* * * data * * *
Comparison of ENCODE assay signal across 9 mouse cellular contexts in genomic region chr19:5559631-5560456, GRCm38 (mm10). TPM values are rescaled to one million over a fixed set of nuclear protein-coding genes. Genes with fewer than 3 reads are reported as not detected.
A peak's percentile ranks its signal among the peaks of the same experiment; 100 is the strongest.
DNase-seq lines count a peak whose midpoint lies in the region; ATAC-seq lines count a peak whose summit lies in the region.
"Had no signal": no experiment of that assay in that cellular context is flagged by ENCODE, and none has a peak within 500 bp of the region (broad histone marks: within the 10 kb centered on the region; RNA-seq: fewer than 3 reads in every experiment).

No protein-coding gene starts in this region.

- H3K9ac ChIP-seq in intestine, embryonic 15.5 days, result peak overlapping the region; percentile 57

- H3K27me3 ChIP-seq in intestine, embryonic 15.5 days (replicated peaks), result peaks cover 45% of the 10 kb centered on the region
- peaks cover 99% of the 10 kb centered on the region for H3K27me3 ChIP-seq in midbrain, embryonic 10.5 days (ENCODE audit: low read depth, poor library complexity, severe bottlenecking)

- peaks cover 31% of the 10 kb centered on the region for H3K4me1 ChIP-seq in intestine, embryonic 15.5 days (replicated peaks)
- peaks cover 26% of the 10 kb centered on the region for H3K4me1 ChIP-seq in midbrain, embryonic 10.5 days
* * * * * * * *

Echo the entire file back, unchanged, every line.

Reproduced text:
Comparison of ENCODE assay signal across 9 mouse cellular contexts in genomic region chr19:5559631-5560456, GRCm38 (mm10). TPM values are rescaled to one million over a fixed set of nuclear protein-coding genes. Genes with fewer than 3 reads are reported as not detected.
A peak's percentile ranks its signal among the peaks of the same experiment; 100 is the strongest.
DNase-seq lines count a peak whose midpoint lies in the region; ATAC-seq lines count a peak whose summit lies in the region.
"Had no signal": no experiment of that assay in that cellular context is flagged by ENCODE, and none has a peak within 500 bp of the region (broad histone marks: within the 10 kb centered on the region; RNA-seq: fewer than 3 reads in every experiment).

No protein-coding gene starts in this region.

- H3K9ac ChIP-seq in intestine, embryonic 15.5 days, result peak overlapping the region; percentile 57

- H3K27me3 ChIP-seq in intestine, embryonic 15.5 days (replicated peaks), result peaks cover 45% of the 10 kb centered on the region
- peaks cover 99% of the 10 kb centered on the region for H3K27me3 ChIP-seq in midbrain, embryonic 10.5 days (ENCODE audit: low read depth, poor library complexity, severe bottlenecking)

- peaks cover 31% of the 10 kb centered on the region for H3K4me1 ChIP-seq in intestine, embryonic 15.5 days (replicated peaks)
- peaks cover 26% of the 10 kb centered on the region for H3K4me1 ChIP-seq in midbrain, embryonic 10.5 days